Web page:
Fury Unleashed goes to show that a solid gameplay loop and great aesthetic can go a long way to alleviating some of the tribulations of the rogue-like genre. While I’m not sure I’ll ever fully get passed the need to restart (mostly) from scratch at this time in my life, I couldn’t put Fury Unleashed down, no matter how many times it’s high difficulty bested me.
We play as Fury, the titular character from fictional comic Fury Unleashed. It’s about as 80’s era bombastic as you might imagine, with time travelling Nazi’s and reborn Hellspawn all making fair fodder for her (you can play as male or female variants) endless barrage of bullets and grenades. It’s presented as though we’re working our way through the panels of the comic in question, with each room framed by a white boarder and story beats laid out in pop out text boxes at the edges of the screen. I’m reminded of Mega Drive classic Comix Zone in this manner, though naturally Fury Unleashed looks miles better, with some lovely stylised visuals encompassing stage design, through the unique enemies to the lavish bosses. The audio doesn’t quite have the same love poured on it perhaps, some fairly generic sound backing music is about all we get, though it’s hardly that bad.
The main gist of the story mode is to work through several chapters of each of the 3 comics (either solo or with a co-op buddy), defeating 3 sub bosses before confronting a final, tough boss. Each comic has three of these end bosses to find and beat across multiple playthrough’s before we can begin straight on the next comic in line. Before then, each time we die we need to start back at square one, page one of the first comic.
Beating all three big bosses is going to take a lot of time and patience though. On my first few plays I barely got to the end of chapter 2, and even the sub bosses were kicking my ass in no time at all. Each chapter is randomly laid out per run, and before we enter a panel it’s greyed out, so your guess is as good as mine in what it will hold. It pays off exploring fully though, as there are plenty of optional quests and hidden chests/shops to find to help us on the way. Armour and weapons can be found, as well as upgrades and temporary buffs. Sometimes, they’ll be offered up as rewards, while others require us to forfeit some currency or even health to purchase them – these often offer the biggest risk/reward, naturally.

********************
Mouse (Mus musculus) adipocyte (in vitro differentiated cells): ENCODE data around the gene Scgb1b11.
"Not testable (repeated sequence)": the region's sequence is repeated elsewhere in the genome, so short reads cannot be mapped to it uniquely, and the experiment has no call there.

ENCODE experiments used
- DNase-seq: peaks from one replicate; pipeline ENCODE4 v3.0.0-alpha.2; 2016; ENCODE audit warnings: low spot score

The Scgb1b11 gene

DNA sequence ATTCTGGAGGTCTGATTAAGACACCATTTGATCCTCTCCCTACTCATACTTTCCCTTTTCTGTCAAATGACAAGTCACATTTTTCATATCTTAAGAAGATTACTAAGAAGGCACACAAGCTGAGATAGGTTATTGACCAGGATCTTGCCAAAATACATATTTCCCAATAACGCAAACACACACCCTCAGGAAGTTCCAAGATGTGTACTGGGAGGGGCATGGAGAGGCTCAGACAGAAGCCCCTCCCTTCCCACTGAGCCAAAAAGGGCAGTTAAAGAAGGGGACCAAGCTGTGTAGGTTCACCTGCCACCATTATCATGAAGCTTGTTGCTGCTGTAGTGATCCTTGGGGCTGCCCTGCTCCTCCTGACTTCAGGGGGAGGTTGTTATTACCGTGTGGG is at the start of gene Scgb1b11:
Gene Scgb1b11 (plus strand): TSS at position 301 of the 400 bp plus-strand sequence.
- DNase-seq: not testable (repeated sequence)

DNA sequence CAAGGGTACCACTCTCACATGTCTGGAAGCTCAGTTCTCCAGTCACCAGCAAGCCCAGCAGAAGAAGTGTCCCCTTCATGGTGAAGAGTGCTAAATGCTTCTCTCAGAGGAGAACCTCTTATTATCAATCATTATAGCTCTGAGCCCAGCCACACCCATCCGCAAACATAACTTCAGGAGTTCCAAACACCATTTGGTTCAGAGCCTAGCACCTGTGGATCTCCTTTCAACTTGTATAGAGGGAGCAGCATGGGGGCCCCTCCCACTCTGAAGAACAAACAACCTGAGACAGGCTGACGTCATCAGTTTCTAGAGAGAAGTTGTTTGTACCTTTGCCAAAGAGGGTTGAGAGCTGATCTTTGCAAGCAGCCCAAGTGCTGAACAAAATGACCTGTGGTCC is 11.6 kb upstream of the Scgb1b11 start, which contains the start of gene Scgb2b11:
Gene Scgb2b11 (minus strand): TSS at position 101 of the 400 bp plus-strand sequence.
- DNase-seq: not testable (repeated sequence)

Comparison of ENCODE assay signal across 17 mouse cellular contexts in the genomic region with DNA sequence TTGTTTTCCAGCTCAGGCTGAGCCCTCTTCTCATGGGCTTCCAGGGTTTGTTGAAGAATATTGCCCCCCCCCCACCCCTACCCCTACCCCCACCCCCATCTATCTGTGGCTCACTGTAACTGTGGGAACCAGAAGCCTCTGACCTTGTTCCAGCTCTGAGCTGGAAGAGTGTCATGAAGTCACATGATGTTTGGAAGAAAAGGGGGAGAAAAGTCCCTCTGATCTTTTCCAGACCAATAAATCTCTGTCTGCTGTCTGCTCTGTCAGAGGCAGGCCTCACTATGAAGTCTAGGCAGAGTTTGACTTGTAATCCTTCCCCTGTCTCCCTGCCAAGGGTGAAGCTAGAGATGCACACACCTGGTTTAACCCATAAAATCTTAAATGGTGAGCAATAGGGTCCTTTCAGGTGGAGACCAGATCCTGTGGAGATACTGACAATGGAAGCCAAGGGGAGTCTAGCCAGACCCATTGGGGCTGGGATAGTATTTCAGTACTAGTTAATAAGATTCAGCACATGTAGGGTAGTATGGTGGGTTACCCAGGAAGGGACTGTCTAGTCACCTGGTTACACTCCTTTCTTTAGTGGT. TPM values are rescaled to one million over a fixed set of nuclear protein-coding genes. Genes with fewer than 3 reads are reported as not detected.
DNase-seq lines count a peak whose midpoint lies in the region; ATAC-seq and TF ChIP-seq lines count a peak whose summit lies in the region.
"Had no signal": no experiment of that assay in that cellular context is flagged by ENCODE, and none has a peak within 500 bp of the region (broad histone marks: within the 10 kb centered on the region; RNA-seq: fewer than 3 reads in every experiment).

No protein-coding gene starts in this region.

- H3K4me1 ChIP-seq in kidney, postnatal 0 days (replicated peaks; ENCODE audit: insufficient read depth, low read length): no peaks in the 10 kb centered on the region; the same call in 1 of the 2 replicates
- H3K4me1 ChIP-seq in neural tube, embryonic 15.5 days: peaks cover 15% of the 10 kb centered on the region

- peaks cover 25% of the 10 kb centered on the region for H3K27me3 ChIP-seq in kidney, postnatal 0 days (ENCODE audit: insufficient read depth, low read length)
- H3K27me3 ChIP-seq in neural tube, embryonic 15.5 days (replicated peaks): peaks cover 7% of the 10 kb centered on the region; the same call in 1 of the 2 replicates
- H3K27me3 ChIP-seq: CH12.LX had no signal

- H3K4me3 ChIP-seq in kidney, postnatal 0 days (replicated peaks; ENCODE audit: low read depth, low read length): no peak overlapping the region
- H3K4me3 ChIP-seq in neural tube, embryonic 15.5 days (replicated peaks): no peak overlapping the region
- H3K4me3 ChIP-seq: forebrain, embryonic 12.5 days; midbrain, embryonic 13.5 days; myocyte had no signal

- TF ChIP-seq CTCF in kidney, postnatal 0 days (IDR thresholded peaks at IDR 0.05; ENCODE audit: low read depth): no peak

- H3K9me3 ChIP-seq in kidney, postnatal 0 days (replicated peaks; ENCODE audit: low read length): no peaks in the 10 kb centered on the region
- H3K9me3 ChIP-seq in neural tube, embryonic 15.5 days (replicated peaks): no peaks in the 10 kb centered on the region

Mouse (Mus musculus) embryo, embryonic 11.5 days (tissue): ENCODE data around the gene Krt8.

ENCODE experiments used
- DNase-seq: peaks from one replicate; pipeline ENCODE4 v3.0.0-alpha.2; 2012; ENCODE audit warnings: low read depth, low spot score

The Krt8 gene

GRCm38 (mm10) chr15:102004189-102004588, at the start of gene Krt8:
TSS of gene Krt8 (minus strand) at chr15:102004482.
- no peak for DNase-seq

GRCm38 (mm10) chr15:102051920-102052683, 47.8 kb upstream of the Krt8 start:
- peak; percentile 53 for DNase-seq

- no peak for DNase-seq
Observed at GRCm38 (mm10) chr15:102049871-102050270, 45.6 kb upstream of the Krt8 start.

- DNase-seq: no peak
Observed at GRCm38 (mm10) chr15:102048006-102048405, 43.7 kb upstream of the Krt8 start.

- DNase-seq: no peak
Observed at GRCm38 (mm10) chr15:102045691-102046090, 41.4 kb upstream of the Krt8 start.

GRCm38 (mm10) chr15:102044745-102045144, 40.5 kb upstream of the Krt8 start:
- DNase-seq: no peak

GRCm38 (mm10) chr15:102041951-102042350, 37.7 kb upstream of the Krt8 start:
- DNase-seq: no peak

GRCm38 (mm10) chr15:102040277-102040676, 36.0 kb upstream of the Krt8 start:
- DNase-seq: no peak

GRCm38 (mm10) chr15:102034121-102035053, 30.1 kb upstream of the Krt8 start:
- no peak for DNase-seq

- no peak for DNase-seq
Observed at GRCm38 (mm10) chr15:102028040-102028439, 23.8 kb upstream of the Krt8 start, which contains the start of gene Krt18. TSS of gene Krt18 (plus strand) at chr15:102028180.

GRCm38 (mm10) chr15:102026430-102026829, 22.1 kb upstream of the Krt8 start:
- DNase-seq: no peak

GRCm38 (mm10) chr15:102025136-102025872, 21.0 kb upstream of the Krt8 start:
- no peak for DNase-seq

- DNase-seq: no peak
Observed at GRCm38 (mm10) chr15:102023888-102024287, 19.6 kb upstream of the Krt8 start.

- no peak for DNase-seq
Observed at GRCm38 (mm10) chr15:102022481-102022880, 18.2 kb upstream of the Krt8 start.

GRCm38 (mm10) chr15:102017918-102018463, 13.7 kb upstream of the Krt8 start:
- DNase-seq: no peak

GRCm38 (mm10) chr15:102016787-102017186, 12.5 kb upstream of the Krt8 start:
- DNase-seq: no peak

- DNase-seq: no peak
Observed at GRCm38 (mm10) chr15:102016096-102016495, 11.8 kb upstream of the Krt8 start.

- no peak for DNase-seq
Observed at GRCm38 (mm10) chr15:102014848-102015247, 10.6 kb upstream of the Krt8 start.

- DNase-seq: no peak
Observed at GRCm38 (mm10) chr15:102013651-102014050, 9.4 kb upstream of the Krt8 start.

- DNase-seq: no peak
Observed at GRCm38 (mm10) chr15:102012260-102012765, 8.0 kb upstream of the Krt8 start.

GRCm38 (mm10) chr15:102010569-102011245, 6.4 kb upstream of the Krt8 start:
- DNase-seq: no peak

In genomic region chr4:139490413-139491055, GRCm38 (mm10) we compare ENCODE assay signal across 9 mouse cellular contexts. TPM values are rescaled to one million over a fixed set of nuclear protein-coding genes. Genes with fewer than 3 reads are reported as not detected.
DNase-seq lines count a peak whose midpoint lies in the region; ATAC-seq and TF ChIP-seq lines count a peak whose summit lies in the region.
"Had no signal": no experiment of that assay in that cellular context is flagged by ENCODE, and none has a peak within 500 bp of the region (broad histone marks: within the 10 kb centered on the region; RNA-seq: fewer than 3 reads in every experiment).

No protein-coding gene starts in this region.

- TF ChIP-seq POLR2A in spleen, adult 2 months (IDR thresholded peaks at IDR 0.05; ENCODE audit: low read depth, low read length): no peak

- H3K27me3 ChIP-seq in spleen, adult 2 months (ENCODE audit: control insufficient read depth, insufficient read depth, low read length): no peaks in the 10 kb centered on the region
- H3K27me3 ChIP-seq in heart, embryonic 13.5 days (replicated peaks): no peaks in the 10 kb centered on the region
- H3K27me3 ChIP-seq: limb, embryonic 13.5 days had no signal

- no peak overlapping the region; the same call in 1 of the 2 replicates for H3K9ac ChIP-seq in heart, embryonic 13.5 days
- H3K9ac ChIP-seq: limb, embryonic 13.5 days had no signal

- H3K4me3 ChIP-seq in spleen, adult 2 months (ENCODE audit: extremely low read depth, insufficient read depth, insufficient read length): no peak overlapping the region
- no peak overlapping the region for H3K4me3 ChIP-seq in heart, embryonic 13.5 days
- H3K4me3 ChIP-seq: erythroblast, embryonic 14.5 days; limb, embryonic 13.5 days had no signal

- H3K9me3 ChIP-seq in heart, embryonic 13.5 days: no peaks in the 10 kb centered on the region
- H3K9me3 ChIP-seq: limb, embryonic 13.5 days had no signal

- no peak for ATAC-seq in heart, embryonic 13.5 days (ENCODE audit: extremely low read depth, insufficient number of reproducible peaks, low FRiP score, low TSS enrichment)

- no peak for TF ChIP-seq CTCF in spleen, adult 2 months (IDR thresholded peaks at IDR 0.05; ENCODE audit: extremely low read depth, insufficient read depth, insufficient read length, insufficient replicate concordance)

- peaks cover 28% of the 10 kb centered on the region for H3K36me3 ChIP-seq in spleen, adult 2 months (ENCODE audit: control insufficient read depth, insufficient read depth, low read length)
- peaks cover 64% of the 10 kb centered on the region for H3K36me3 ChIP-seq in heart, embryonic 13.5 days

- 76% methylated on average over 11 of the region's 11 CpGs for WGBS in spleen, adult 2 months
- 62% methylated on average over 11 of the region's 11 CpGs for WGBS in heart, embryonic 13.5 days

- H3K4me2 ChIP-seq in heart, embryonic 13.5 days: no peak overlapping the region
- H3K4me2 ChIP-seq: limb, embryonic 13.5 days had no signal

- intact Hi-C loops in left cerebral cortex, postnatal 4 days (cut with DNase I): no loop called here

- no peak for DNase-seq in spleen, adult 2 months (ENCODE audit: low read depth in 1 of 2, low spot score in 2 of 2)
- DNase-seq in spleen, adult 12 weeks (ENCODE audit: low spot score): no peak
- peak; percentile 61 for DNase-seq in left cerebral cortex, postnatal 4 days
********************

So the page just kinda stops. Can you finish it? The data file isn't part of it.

Ink is dropped by defeated foes, and it can also be gained by converting unwanted items found in chests. After being killed, it converts into a levelling system, letting us upgrade Fury with various permanent perks, such as health upgrades (essential!!) or a better chance for item drops (there’s a fairly big range of perks to choose from though). I really liked the way Fury Unleashed implemented this system, as even on a terrible run I was usually able to eke out a few extra points to help me out next time round.
Which is good, as it’s not an easy game. Played on the default setting, it’s all too easy to get beat down in a matter of moments. To be fair, this was usually because I went gung-ho into a fight rather than picking my battles, but the fast, fluid combat often tempted me into this fate! We have a melee attack that is backed up by a projectile aimed with the right stick, as well as grenades, an instant kill stomp and a special power that needs a certain amount of kills to cool down.
These can all be further augmented by the aforementioned pickups, enhancing our grenade power, or granting our dodge ability in order to set anyone you move past on fire, for example. There is a good variety of enemy types to contend with, and I didn’t get very far just relying on one tactic or another. It absolutely pays to keep agile and use the full set of options. Successfully chaining hits racks up a combo meter, granting further bonuses depending on the perks/upgrades chosen. Enemies will also drop golden ink, health orbs or potions too, so even when uncertain of the outcome it can pay off trying to clear a room to hopefully bolster you’re outlook going forward.
Fury Unleashed nails a great feeling of progression by including the upgrade system, and constantly encourages us to play harder and braver, knowing we likely won’t succeed, but will come back that little bit more quipped to deal with the challenge. It can get frustrating to be going on a tear, accidently stumble in to a boss room unprepared and get blown away, but again, I found it only served to fuel my desire to get back in and have them next time. A good run will likely see you get through to the end boss in under 20 minutes too, so there’s not even too much of a time investment in trying again and again.
Fury Unleashed manages to bring some fun combat and exploration to the rogue like genre that, even when a run fails, feels rewarding. A well-executed upgrade system, as well as plentiful loot found along the way, means that it’s rare to not find something new to play with, or a new tactic to use on each go. The comic styling works well too, though the music could’ve been a bit more impactful; a small knock on an otherwise brilliant title.
This game was tested and reviewed on Xbox. All of the opinions and insights here are subject to that version. Game provided by the publisher.Want to keep up to date with the latest Xt reviews, Xt opinions and Xt content? Follow us on Facebook, Twitter, and YouTube.